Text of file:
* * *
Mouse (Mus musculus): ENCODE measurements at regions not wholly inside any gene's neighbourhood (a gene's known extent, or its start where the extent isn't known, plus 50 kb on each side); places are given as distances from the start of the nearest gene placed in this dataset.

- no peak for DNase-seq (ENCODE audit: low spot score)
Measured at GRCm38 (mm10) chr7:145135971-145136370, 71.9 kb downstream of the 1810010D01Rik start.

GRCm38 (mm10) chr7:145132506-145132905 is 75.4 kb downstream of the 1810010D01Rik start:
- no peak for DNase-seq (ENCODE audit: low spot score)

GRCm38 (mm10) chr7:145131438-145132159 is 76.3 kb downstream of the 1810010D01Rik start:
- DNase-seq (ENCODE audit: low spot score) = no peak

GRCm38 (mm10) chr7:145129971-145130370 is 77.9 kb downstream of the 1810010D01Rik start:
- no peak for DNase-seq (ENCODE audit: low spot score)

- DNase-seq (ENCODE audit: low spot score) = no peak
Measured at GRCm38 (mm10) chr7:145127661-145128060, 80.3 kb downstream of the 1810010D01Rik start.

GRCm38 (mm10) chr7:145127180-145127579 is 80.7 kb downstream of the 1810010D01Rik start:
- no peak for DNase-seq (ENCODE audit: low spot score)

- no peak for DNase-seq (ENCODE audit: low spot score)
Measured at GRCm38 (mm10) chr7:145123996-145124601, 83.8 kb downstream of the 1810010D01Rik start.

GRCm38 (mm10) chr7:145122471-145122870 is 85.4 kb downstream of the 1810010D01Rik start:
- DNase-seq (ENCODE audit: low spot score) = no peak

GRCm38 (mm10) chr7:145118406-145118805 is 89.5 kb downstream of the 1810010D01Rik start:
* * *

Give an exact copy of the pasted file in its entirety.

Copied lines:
Mouse (Mus musculus): ENCODE measurements at regions not wholly inside any gene's neighbourhood (a gene's known extent, or its start where the extent isn't known, plus 50 kb on each side); places are given as distances from the start of the nearest gene placed in this dataset.

- no peak for DNase-seq (ENCODE audit: low spot score)
Measured at GRCm38 (mm10) chr7:145135971-145136370, 71.9 kb downstream of the 1810010D01Rik start.

GRCm38 (mm10) chr7:145132506-145132905 is 75.4 kb downstream of the 1810010D01Rik start:
- no peak for DNase-seq (ENCODE audit: low spot score)

GRCm38 (mm10) chr7:145131438-145132159 is 76.3 kb downstream of the 1810010D01Rik start:
- DNase-seq (ENCODE audit: low spot score) = no peak

GRCm38 (mm10) chr7:145129971-145130370 is 77.9 kb downstream of the 1810010D01Rik start:
- no peak for DNase-seq (ENCODE audit: low spot score)

- DNase-seq (ENCODE audit: low spot score) = no peak
Measured at GRCm38 (mm10) chr7:145127661-145128060, 80.3 kb downstream of the 1810010D01Rik start.

GRCm38 (mm10) chr7:145127180-145127579 is 80.7 kb downstream of the 1810010D01Rik start:
- no peak for DNase-seq (ENCODE audit: low spot score)

- no peak for DNase-seq (ENCODE audit: low spot score)
Measured at GRCm38 (mm10) chr7:145123996-145124601, 83.8 kb downstream of the 1810010D01Rik start.

GRCm38 (mm10) chr7:145122471-145122870 is 85.4 kb downstream of the 1810010D01Rik start:
- DNase-seq (ENCODE audit: low spot score) = no peak

GRCm38 (mm10) chr7:145118406-145118805 is 89.5 kb downstream of the 1810010D01Rik start: